A. [WB] Well, I went to school in Nauvoo. It was pretty much a normal school. I graduated from Nauvoo High School in 1930. There weren’t very many Mormons there at that time. We barely had any Mormon visitors.
A. [LB] After we moved back here in 1950, Dr. Kimball started the restoration process. We came back here because her brother was killed here on the farm. Her mother had breast cancer as well. My wife’s mother wanted us to come back, and so we did.
California was just beginning to have all her freeways then. We told ourselves that we would stay until my mother in-law passed away, but we never went back to California.
Q. Wanitta, how was it growing up in what used to be a Mormon town?
A. [WB] I don’t think there were any Mormons here when I was growing up.
A. [LB] Dr. Kimball was the only Mormon here when we came back in 1950. We used to drive by his house and stop several times—at the Kimball House. There were just a few residents at that time.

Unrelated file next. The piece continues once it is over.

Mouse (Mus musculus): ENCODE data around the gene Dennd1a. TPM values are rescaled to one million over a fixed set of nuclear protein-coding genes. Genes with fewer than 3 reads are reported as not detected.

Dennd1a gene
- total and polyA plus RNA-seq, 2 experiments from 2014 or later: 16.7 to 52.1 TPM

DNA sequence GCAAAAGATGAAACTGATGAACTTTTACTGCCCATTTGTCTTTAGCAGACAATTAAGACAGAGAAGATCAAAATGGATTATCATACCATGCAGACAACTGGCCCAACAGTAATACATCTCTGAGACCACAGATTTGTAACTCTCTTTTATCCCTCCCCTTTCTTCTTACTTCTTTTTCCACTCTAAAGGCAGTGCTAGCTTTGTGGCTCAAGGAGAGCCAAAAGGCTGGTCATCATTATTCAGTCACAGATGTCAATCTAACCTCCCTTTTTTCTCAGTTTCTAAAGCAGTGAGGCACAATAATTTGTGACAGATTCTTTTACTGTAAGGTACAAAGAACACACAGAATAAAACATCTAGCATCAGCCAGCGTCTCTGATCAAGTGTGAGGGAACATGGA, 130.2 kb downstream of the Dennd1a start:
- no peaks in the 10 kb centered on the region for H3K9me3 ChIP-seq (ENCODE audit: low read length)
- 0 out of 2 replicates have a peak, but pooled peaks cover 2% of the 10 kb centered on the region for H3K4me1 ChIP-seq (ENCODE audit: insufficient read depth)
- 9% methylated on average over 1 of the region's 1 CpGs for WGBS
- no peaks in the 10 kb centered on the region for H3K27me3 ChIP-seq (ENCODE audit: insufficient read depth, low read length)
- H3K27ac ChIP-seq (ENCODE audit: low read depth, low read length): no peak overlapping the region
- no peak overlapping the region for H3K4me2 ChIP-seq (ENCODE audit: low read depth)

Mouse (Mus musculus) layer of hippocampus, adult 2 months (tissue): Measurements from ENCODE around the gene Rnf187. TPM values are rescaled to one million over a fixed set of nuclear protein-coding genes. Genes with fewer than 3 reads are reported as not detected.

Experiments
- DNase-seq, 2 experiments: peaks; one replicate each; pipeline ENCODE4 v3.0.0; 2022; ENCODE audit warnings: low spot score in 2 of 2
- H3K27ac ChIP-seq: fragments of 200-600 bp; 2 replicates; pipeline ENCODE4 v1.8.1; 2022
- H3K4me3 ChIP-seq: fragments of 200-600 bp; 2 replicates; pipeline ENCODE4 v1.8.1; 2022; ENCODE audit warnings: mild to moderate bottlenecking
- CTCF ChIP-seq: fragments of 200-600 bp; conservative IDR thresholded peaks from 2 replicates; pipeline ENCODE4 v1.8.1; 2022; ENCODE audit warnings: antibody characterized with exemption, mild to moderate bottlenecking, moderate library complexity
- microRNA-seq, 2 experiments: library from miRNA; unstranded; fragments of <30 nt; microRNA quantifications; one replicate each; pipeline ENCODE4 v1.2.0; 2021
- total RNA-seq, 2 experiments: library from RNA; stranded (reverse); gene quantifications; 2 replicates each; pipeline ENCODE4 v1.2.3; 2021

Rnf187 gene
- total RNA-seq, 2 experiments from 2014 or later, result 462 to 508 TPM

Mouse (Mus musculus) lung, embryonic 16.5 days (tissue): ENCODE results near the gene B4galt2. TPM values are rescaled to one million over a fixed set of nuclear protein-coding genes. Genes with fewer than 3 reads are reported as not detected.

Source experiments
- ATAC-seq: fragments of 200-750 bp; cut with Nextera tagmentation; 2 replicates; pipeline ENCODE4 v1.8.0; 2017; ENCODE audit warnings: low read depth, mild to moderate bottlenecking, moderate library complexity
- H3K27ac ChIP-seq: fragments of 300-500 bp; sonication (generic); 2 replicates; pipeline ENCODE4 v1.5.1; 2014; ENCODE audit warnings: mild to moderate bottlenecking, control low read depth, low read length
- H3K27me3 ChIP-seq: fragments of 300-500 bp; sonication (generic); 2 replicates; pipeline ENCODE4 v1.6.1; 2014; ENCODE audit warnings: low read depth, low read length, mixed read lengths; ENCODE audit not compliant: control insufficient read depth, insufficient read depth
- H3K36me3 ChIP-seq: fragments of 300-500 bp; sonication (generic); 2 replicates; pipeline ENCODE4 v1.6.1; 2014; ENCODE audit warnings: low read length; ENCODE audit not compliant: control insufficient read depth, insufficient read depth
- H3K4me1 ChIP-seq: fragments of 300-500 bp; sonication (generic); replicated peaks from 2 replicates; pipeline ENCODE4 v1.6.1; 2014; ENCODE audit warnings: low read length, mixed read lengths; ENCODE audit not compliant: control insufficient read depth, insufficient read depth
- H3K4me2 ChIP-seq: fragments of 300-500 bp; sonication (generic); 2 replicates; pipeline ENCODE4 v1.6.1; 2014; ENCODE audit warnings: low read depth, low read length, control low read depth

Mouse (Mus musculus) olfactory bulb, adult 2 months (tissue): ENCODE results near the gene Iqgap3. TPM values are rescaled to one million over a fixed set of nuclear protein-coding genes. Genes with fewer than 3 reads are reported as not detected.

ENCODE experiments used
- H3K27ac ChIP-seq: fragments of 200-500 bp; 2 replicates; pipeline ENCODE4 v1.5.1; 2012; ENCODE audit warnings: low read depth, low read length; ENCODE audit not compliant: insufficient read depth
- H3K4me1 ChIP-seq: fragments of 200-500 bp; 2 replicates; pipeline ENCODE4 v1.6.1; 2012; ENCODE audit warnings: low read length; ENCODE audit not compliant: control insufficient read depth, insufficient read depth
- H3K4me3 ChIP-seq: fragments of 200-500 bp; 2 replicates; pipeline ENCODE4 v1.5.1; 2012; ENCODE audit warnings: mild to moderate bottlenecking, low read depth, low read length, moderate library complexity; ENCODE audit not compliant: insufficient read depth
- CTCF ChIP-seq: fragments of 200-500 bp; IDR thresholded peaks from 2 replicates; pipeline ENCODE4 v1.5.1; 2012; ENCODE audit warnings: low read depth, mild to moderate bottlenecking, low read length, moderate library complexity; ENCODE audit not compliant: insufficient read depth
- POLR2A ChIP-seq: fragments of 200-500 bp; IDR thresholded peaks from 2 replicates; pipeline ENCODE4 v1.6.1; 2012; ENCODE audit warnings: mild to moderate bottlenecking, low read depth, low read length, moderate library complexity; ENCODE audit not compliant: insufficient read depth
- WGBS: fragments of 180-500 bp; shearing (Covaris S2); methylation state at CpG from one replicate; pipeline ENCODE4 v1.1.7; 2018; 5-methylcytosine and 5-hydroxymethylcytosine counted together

There is one thing that I’d like to tell you about. They have really cleaned Nauvoo up. All of these old homes were all dilapidated. The houses arc made of brick. The flats (that’s what we call it) have really been cleaned up. It looks real nice now from what it was. People lived in those old houses, and they didn’t take care of them. The houses were beginning to get old, but the Mormons fixed them up. It looks very nice.
Q. Wanitta, has Nauvoo changed a lot since you were growing up?
A. [WB] Yes. But not much in population. I don’t think it’s been added to very much—until the Mormons came. They come for two years, 1 think—I’m talking about the missionaries.